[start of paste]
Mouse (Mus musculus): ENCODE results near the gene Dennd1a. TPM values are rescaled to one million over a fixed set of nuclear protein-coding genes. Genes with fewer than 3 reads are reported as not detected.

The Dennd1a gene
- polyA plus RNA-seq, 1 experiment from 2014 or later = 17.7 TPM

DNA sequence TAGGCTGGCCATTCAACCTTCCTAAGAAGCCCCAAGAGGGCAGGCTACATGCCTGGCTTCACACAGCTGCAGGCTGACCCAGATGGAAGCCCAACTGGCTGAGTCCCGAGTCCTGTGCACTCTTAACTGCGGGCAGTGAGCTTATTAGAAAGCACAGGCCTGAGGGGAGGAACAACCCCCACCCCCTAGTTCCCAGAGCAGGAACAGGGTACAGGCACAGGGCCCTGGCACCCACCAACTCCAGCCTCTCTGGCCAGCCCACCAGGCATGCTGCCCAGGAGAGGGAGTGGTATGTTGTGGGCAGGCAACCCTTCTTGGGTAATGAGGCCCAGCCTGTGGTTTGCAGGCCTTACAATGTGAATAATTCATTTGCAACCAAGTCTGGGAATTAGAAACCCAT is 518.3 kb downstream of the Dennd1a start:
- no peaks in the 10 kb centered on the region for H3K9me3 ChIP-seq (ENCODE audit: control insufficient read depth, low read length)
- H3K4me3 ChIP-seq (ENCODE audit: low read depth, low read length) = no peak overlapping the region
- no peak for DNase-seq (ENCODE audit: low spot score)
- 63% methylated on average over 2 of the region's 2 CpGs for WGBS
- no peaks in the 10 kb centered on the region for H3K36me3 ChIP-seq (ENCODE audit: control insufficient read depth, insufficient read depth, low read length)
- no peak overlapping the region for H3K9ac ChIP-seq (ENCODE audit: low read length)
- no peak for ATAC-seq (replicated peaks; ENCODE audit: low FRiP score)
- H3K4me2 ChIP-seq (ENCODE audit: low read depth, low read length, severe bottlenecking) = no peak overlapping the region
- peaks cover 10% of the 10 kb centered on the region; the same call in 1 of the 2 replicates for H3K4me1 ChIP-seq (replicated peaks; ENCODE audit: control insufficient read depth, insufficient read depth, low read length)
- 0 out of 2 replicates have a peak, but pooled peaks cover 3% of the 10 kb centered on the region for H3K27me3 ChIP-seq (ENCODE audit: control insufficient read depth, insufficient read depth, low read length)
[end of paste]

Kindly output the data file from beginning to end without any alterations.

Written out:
Mouse (Mus musculus): ENCODE results near the gene Dennd1a. TPM values are rescaled to one million over a fixed set of nuclear protein-coding genes. Genes with fewer than 3 reads are reported as not detected.

The Dennd1a gene
- polyA plus RNA-seq, 1 experiment from 2014 or later = 17.7 TPM

DNA sequence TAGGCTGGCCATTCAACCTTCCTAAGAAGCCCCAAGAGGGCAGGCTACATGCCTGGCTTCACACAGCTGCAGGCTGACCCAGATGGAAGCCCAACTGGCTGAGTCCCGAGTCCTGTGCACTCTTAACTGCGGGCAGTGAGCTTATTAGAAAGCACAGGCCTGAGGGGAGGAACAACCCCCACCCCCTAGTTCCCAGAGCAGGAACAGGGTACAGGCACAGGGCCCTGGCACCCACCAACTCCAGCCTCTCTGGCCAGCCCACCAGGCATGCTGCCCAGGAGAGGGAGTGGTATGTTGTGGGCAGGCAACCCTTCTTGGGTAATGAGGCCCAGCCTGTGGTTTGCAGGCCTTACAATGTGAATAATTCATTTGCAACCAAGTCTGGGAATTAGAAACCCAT is 518.3 kb downstream of the Dennd1a start:
- no peaks in the 10 kb centered on the region for H3K9me3 ChIP-seq (ENCODE audit: control insufficient read depth, low read length)
- H3K4me3 ChIP-seq (ENCODE audit: low read depth, low read length) = no peak overlapping the region
- no peak for DNase-seq (ENCODE audit: low spot score)
- 63% methylated on average over 2 of the region's 2 CpGs for WGBS
- no peaks in the 10 kb centered on the region for H3K36me3 ChIP-seq (ENCODE audit: control insufficient read depth, insufficient read depth, low read length)
- no peak overlapping the region for H3K9ac ChIP-seq (ENCODE audit: low read length)
- no peak for ATAC-seq (replicated peaks; ENCODE audit: low FRiP score)
- H3K4me2 ChIP-seq (ENCODE audit: low read depth, low read length, severe bottlenecking) = no peak overlapping the region
- peaks cover 10% of the 10 kb centered on the region; the same call in 1 of the 2 replicates for H3K4me1 ChIP-seq (replicated peaks; ENCODE audit: control insufficient read depth, insufficient read depth, low read length)
- 0 out of 2 replicates have a peak, but pooled peaks cover 3% of the 10 kb centered on the region for H3K27me3 ChIP-seq (ENCODE audit: control insufficient read depth, insufficient read depth, low read length)